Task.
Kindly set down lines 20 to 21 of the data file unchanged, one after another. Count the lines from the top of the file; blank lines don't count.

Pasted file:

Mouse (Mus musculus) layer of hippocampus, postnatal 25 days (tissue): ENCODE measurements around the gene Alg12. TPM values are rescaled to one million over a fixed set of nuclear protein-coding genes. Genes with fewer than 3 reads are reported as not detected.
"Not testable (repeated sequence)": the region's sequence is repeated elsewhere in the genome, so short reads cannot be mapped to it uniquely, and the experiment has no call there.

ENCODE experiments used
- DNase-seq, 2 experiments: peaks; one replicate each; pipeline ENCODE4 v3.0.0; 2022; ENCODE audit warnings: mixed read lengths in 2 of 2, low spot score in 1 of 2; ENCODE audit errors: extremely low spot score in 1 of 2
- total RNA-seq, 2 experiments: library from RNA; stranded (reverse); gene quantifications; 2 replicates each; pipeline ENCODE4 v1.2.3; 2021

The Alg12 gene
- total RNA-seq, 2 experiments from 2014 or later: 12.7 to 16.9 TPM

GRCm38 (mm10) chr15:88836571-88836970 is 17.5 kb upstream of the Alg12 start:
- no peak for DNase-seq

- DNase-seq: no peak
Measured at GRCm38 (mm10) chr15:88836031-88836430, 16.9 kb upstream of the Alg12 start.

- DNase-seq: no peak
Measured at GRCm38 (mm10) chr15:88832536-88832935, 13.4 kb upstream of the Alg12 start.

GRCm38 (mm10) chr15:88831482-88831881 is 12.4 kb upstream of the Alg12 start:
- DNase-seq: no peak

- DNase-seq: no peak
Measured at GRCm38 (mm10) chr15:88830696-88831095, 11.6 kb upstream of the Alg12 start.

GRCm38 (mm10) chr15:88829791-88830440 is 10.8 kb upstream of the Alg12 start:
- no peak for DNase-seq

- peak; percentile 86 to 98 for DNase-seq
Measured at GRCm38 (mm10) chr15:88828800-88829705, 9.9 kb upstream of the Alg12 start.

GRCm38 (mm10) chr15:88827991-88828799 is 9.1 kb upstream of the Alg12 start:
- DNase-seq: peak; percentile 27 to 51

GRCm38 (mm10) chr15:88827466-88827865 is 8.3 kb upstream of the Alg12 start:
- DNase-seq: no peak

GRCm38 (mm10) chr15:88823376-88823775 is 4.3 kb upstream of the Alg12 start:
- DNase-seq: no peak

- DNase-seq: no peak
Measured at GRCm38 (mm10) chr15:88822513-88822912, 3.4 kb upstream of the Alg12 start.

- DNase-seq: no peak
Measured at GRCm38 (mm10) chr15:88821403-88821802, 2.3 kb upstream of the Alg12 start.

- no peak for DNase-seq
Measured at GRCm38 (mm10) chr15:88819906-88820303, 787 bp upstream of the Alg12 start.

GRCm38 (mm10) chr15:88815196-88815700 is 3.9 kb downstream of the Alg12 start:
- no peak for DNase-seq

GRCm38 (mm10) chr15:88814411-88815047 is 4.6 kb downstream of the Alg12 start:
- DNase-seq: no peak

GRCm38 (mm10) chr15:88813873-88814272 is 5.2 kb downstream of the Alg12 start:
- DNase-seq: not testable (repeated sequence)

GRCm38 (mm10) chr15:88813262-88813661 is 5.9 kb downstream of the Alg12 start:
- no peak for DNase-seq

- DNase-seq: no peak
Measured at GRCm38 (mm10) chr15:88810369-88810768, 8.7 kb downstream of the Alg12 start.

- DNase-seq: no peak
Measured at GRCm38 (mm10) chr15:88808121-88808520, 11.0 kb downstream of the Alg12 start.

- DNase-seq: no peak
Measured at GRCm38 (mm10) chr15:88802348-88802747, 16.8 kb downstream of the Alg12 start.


- peak; percentile 86 to 98 for DNase-seq
Measured at GRCm38 (mm10) chr15:88828800-88829705, 9.9 kb upstream of the Alg12 start.